Apart from the praetorians, the first emperors, starting with Octavian Augustus and ending with Galba, had a bodyguard formation that was in some way much more closely related to them than the praetorians. It is about the Germanic bodyguard (germani corpore custodes). Members of this unit came from the Germanic Ubi and Batava tribes. Their standard number is about 300 people (from 100 to 500 people). The beginning of their existence falls during the period of success of the emperor Tiberius in Germany. it was then Augustus decided to appoint a bodyguard from the loyal Germans.
The end of the existence of this formation was put by the emperor Galba in 68 CE. As Suetonius writes:
(…) dissolved the Germanic cohort, which had been tried in many cases of fidelity in many cases, to be guarded by the Caesars, and sent it back to his homeland without any compensation on the accusation that it was more Gn. Dolabelli (…)
– Suetonius, Galba, 12
In terms of organization, the Germanic bodyguard was divided into decuriae, commanded by the decurions. On the other hand, the decuriae were part of a cohort (cohors Germanorum), which was probably mixed (cohors equitata). It consisted of both riders and pedestrians, and more precisely people who could serve in this capacity. The commander of this unit could be called: tribunus Germanorum corpore custodum or: curator Germanorum. The Germanic bodyguard was a formation distinct from the Praetorian Guard. Its status can be defined as appropriate for a private and unofficial entity. This meant that only the emperor had the right to appoint or dissolve it. He also had to decide on the recruitment of people to serve in Germani corpore custodes, their number, tasks and remuneration. The emperor could personally lead this formation. He could also appoint commanders directly subordinate to his orders. The Germani corpore custodes thus had the status of an independent formation not under the direct authority of the Prefects of the Praetorian Guard. The seat of Germani corpore custodes in Rome was a fort that was located on the outskirts of the city on the west side of the Tiber at Via Portunensis.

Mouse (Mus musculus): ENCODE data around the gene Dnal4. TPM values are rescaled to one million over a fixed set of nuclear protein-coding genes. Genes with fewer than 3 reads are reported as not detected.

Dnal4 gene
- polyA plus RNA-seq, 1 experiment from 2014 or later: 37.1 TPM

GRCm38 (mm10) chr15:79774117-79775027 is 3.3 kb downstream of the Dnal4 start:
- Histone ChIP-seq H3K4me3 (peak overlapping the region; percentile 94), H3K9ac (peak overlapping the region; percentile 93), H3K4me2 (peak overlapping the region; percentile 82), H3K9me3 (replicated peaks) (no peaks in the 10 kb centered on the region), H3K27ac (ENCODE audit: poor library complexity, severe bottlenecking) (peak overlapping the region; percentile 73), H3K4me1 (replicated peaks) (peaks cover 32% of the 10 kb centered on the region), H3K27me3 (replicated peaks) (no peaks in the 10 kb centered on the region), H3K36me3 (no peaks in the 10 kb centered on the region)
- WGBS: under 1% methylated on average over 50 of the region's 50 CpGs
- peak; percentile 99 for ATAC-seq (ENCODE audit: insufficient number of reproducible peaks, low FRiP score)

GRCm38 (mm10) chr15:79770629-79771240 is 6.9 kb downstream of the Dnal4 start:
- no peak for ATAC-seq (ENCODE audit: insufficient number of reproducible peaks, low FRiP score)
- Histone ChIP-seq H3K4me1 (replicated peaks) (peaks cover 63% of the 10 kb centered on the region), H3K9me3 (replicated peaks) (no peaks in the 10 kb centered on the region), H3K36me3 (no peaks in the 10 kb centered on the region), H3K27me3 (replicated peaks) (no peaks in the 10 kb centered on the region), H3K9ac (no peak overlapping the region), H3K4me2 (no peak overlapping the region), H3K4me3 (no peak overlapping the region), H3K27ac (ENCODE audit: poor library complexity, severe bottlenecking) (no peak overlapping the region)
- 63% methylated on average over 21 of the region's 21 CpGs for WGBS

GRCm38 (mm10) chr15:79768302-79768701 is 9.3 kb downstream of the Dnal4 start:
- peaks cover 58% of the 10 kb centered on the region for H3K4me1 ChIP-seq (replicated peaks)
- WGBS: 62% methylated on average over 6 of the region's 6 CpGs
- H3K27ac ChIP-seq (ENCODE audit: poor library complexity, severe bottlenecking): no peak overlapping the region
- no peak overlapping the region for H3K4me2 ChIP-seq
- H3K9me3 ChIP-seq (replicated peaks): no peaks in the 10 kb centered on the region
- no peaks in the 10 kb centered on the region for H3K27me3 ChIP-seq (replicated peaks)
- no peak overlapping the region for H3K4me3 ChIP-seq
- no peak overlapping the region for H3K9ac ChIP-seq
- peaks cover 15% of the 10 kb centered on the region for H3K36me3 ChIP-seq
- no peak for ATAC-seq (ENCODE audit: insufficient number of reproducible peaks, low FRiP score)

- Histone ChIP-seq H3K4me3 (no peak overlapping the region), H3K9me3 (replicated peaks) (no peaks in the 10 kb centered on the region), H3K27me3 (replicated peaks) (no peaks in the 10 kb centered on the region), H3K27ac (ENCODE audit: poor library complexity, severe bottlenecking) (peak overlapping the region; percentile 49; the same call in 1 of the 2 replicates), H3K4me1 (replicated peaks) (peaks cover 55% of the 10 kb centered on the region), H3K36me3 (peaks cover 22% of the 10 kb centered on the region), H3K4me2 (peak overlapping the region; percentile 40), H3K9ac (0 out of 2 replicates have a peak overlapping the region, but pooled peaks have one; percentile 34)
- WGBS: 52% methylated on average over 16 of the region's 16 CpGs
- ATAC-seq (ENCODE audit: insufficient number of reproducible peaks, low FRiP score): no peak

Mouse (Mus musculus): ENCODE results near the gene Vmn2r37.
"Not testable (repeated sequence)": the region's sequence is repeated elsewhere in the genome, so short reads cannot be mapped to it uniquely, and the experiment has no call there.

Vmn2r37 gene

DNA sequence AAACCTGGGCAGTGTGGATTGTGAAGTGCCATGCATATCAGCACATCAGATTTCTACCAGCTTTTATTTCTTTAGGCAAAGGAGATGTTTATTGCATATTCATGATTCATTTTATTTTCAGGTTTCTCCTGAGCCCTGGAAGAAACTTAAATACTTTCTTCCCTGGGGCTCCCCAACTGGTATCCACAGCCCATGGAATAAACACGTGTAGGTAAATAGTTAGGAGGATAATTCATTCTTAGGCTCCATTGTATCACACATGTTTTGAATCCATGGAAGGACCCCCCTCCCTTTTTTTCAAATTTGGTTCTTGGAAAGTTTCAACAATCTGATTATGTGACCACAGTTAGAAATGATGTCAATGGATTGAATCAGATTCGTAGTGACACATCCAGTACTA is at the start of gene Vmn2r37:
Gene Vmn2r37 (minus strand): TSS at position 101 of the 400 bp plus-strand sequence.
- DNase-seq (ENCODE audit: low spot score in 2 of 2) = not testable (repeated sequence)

In place of Germani corpore custodes, probably during the reign of Domitian, and certainly during the reign of Trajan, there appeared equites singulares Augusti. The lineage of this formation should be linked to the mounted units of the bodyguard at the disposal of the governors of the Roman provinces (equites singulares). The soldiers who made up equites singulares Augusti were people without Roman citizenship. They came from mounted auxiliaries (alae), from which, after a period of several years of service, they could be transferred to Rome. Equites singulares Augusti formed an independent numerus with initially 1000 riders. During the reign of Septimius Severus, a second branch of equites singulares Augusti was created, hence the number of horsemen increased to 2000. These two branches were divided, like Germani corpore custodes, into decades headed by the standing decurions. These, however, were under the authority of two tribunes who were the commanders of these two divisions. The formation equites singulares Augusti was stationed in two camps (“old” and “new”) located near the Lateran in Rome. The service time in this unit, as in the auxiliary units, was 25 years. The formation of equites singulares Augusti was disbanded in 312 CE.